Thursday, December 28, 2006

The Disappeared: Part Two

From James

A couple of weeks ago I posted comments about the death of Chile's Pinochet, and I talked a little bit about "the Disappeared." I promised more on that topic from the Argentine perpsective, because it relates to my upcoming release, "When Darkness Falls," which will be published next week. I'm a man of my word, so here you go . . .

When Darkness Falls: Terrorism, “The Disappeared” . . . and Blindness
© Copyright James Grippando 2006. All rights reserved.

What should we do about terrorism? You hear that question asked every day. History provides some very bad answers. One of the worst answers ever conceived inspired me to write When Darkness Falls.

This year marks the 30th anniversary of an event that most of world knows nothing about but that should be remembered forever. At 3:30 p.m. on a Thursday afternoon in April 1977, fourteen mothers—in defiance of a ruthless military dictatorship—gathered in a plaza in Buenos Aires to demand an answer to this chilling question: What has the government done with our disappeared children?

Between 1975 and 1983, thousands of people “disappeared” in Argentina, with estimates as high as 30,000 victims. Among them were dissidents and even some left-wing terrorists. But they also included innocents—teachers, students, journalists, lawyers, intellectuals, laborers, priests, nuns, mothers, sons, fathers and daughters—whose only crime was opposition or suspected opposition to the military junta that seized power in Argentina on March 27, 1976. They were abducted from their homes, the street, or their place of work. They were blindfolded and taken to one of over 300 secret military detention centers around the country. They were stripped of their identity, beaten, and tortured by some of the most sadistic state-sponsored “interrogators” the world has ever known. Many were tortured to death by electric shock or submersion in water. Others were shot and buried in mass graves. Some were even pushed out of airplanes alive, disappearing into the ocean. Thousands were never heard from again.

At the time, Argentina was a country torn by terrorism. However, as a special commission found after the fall of the dictatorship, “[t]he armed forces responded to the terrorists’ crimes with a terrorism far worse than the one they were combating.” The government gave relatives of the disappeared no information about their loved ones. As neighbors and co-workers vanished in the night, ordinary citizens gave in to their fears and refused to ask questions. Many continued to give their government the benefit of the doubt, telling themselves that the military wouldn’t haul people away without good reason. And some just looked the other way—literally. One of the most disturbing photographs I uncovered in my research shows a young man on the sidewalk being beaten and hauled away by soldiers in broad daylight. If you look closely, you can also see a woman seated by the window inside a restaurant, just a few feet away from the military abduction. She is shielding her eyes.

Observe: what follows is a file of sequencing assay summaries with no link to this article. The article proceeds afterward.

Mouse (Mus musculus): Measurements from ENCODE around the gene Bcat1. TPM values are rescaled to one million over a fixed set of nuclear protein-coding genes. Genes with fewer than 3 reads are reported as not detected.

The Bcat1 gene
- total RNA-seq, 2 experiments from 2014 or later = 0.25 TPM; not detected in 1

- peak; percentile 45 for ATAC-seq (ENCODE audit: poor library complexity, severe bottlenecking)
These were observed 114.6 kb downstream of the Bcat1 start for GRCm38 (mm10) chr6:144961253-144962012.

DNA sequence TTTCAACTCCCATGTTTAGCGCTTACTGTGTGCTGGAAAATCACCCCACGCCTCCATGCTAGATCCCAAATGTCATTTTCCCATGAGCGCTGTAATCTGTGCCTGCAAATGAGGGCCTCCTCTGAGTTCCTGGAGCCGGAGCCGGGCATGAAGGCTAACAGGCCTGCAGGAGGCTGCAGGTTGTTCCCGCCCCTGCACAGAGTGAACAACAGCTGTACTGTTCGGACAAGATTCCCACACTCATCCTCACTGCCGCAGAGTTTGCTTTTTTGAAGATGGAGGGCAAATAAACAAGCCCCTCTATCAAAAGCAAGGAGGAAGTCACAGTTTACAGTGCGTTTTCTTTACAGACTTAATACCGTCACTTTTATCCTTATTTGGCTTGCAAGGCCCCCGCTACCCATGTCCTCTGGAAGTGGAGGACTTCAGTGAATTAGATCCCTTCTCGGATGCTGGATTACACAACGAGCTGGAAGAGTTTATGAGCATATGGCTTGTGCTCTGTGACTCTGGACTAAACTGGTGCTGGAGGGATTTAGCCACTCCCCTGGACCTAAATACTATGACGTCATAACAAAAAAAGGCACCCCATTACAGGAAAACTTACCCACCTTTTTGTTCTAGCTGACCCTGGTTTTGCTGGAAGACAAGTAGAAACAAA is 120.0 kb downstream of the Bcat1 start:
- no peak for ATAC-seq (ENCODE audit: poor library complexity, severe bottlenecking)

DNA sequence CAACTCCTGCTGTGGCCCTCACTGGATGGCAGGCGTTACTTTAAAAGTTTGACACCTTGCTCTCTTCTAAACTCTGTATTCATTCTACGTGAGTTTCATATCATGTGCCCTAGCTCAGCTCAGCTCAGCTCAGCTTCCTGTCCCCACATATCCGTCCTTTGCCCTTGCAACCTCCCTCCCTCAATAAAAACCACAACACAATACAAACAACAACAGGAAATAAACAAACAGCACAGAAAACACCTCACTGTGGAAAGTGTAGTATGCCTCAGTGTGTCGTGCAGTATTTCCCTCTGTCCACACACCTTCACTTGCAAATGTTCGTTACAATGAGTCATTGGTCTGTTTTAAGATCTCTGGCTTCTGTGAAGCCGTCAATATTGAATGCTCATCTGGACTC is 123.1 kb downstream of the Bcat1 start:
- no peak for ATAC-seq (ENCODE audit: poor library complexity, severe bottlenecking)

So it was a few brave women marching in a plaza who became the eyes of a nation, and ultimately of the world. They continued to meet every Thursday at the same time, wearing symbolic white nappies on their heads, carrying poster-sized photographs of their missing children, and asking “Where are the Disappeared?” They came to be known as “The Mothers of the Plaza de Mayo,” named for their meeting place. They found a way to bring attention to the plight of their families, and they channeled despair into action.

I hate novels that preach, and I would never write one that does. But hopefully this background will give you some understanding of how a writer gets his inspiration—and how, at least in this book, it’s no coincidence that one of the characters is blind.


  1. James, I just wanted to pass along my season`s greetings to you and yours. I just finished Last to Die, and am re-reading The Informant now. Some Xmas gifts are still on their way in the mail from other family members, and I`m hoping Got the Look will be among them. I enjoy your books, and I`ve even got my father into them now.
    - Dave.

  2. Thanks Dave! Books make great gifts . . . and if your'e careful, you can even read them before you give them. Have a happy 2007.

  3. Uh-oh, you found me out about that reading before giving stuff. I bought a lot of books this year as gifts but didn't have time to even thumb through any of them. The good news is that the bookstore was PACKED and the clerk told me that sales were up 40% from the previous year. People ARE still reading. Look forward to reading your next book, James. Re those heroic Argentine mothers: Women Rule!

  4. Powerful thematic material, James. Obviously, this is a subject that has grabbed you. Can't wait to read "When Darkness Falls."

  5. Dear James, I am new to this web site (I'm a fan of Ridley Pearson and he mentioned possibly posting here) and was interested to see your post. I read a book back in the late 80's called "Imagining Argentina" by Lawrence Thornton, and it always haunted me. I was wondering if you read it? I look forward to reading your books and your fellow writers here. Is there a book you recommend starting with? I bought "Beyond Suspicion" today and wondered if that was a good place to start.

  6. Pam, I have not read Thornton's book, but perhaps now Patty will give it to me as a gift (after reading it herself, of course)! I write each book in the series as if it were a stand alone thriller, so starting anywhere is OK. But Beyond Suspicion is a great starting point. Enjoy . . . and check out the back of the NY Times Arts section on Jan. 2.

  7. James, the book is on its way to FL. It's a great read...believe me, I know.